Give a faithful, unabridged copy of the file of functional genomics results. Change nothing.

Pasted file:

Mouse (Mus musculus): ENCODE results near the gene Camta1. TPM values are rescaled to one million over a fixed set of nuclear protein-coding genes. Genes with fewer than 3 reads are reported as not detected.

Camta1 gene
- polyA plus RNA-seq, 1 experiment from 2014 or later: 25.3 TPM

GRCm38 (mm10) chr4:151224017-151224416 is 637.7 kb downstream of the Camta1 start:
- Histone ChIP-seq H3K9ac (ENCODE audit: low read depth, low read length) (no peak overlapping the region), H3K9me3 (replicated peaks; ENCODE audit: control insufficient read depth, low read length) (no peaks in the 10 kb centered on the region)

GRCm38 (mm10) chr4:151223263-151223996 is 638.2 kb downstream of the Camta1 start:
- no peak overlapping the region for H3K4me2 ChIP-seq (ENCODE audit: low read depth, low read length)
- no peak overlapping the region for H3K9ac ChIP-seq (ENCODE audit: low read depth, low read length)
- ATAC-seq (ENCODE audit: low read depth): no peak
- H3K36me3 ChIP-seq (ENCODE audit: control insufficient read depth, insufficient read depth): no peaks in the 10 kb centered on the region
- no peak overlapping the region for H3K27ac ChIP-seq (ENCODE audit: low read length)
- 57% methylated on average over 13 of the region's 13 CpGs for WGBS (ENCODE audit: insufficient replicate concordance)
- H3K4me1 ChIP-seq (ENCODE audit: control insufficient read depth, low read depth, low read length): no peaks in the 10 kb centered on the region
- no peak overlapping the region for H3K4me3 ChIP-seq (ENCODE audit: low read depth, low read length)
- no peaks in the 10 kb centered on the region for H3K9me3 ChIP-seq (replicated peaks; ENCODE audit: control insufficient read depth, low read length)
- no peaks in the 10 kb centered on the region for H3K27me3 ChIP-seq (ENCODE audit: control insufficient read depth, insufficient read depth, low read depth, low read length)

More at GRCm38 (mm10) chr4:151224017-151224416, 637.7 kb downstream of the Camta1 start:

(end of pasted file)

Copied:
Mouse (Mus musculus): ENCODE results near the gene Camta1. TPM values are rescaled to one million over a fixed set of nuclear protein-coding genes. Genes with fewer than 3 reads are reported as not detected.

Camta1 gene
- polyA plus RNA-seq, 1 experiment from 2014 or later: 25.3 TPM

GRCm38 (mm10) chr4:151224017-151224416 is 637.7 kb downstream of the Camta1 start:
- Histone ChIP-seq H3K9ac (ENCODE audit: low read depth, low read length) (no peak overlapping the region), H3K9me3 (replicated peaks; ENCODE audit: control insufficient read depth, low read length) (no peaks in the 10 kb centered on the region)

GRCm38 (mm10) chr4:151223263-151223996 is 638.2 kb downstream of the Camta1 start:
- no peak overlapping the region for H3K4me2 ChIP-seq (ENCODE audit: low read depth, low read length)
- no peak overlapping the region for H3K9ac ChIP-seq (ENCODE audit: low read depth, low read length)
- ATAC-seq (ENCODE audit: low read depth): no peak
- H3K36me3 ChIP-seq (ENCODE audit: control insufficient read depth, insufficient read depth): no peaks in the 10 kb centered on the region
- no peak overlapping the region for H3K27ac ChIP-seq (ENCODE audit: low read length)
- 57% methylated on average over 13 of the region's 13 CpGs for WGBS (ENCODE audit: insufficient replicate concordance)
- H3K4me1 ChIP-seq (ENCODE audit: control insufficient read depth, low read depth, low read length): no peaks in the 10 kb centered on the region
- no peak overlapping the region for H3K4me3 ChIP-seq (ENCODE audit: low read depth, low read length)
- no peaks in the 10 kb centered on the region for H3K9me3 ChIP-seq (replicated peaks; ENCODE audit: control insufficient read depth, low read length)
- no peaks in the 10 kb centered on the region for H3K27me3 ChIP-seq (ENCODE audit: control insufficient read depth, insufficient read depth, low read depth, low read length)

More at GRCm38 (mm10) chr4:151224017-151224416, 637.7 kb downstream of the Camta1 start: